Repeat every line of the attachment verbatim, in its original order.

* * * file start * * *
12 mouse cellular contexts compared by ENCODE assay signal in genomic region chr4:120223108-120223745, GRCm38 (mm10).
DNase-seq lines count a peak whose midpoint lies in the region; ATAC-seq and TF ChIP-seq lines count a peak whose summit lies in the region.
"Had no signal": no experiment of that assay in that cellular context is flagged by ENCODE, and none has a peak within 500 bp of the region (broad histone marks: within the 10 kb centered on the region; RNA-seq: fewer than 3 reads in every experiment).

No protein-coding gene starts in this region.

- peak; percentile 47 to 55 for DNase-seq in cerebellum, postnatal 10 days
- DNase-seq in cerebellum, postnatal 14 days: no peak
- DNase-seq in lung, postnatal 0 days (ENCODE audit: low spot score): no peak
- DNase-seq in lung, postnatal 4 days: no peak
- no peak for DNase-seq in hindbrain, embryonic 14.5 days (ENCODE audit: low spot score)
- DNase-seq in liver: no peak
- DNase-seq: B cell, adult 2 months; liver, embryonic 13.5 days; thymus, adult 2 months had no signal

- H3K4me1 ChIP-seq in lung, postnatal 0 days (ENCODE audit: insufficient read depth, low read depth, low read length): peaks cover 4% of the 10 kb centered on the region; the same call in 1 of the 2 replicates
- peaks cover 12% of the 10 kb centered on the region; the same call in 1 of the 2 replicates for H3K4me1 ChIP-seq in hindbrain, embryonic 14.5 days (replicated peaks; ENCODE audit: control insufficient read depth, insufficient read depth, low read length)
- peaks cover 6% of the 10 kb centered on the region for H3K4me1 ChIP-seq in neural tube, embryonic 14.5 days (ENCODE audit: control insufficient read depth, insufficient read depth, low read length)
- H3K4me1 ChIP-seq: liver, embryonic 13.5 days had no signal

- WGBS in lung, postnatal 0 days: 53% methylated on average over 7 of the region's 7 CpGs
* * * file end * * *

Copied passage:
12 mouse cellular contexts compared by ENCODE assay signal in genomic region chr4:120223108-120223745, GRCm38 (mm10).
DNase-seq lines count a peak whose midpoint lies in the region; ATAC-seq and TF ChIP-seq lines count a peak whose summit lies in the region.
"Had no signal": no experiment of that assay in that cellular context is flagged by ENCODE, and none has a peak within 500 bp of the region (broad histone marks: within the 10 kb centered on the region; RNA-seq: fewer than 3 reads in every experiment).

No protein-coding gene starts in this region.

- peak; percentile 47 to 55 for DNase-seq in cerebellum, postnatal 10 days
- DNase-seq in cerebellum, postnatal 14 days: no peak
- DNase-seq in lung, postnatal 0 days (ENCODE audit: low spot score): no peak
- DNase-seq in lung, postnatal 4 days: no peak
- no peak for DNase-seq in hindbrain, embryonic 14.5 days (ENCODE audit: low spot score)
- DNase-seq in liver: no peak
- DNase-seq: B cell, adult 2 months; liver, embryonic 13.5 days; thymus, adult 2 months had no signal

- H3K4me1 ChIP-seq in lung, postnatal 0 days (ENCODE audit: insufficient read depth, low read depth, low read length): peaks cover 4% of the 10 kb centered on the region; the same call in 1 of the 2 replicates
- peaks cover 12% of the 10 kb centered on the region; the same call in 1 of the 2 replicates for H3K4me1 ChIP-seq in hindbrain, embryonic 14.5 days (replicated peaks; ENCODE audit: control insufficient read depth, insufficient read depth, low read length)
- peaks cover 6% of the 10 kb centered on the region for H3K4me1 ChIP-seq in neural tube, embryonic 14.5 days (ENCODE audit: control insufficient read depth, insufficient read depth, low read length)
- H3K4me1 ChIP-seq: liver, embryonic 13.5 days had no signal

- WGBS in lung, postnatal 0 days: 53% methylated on average over 7 of the region's 7 CpGs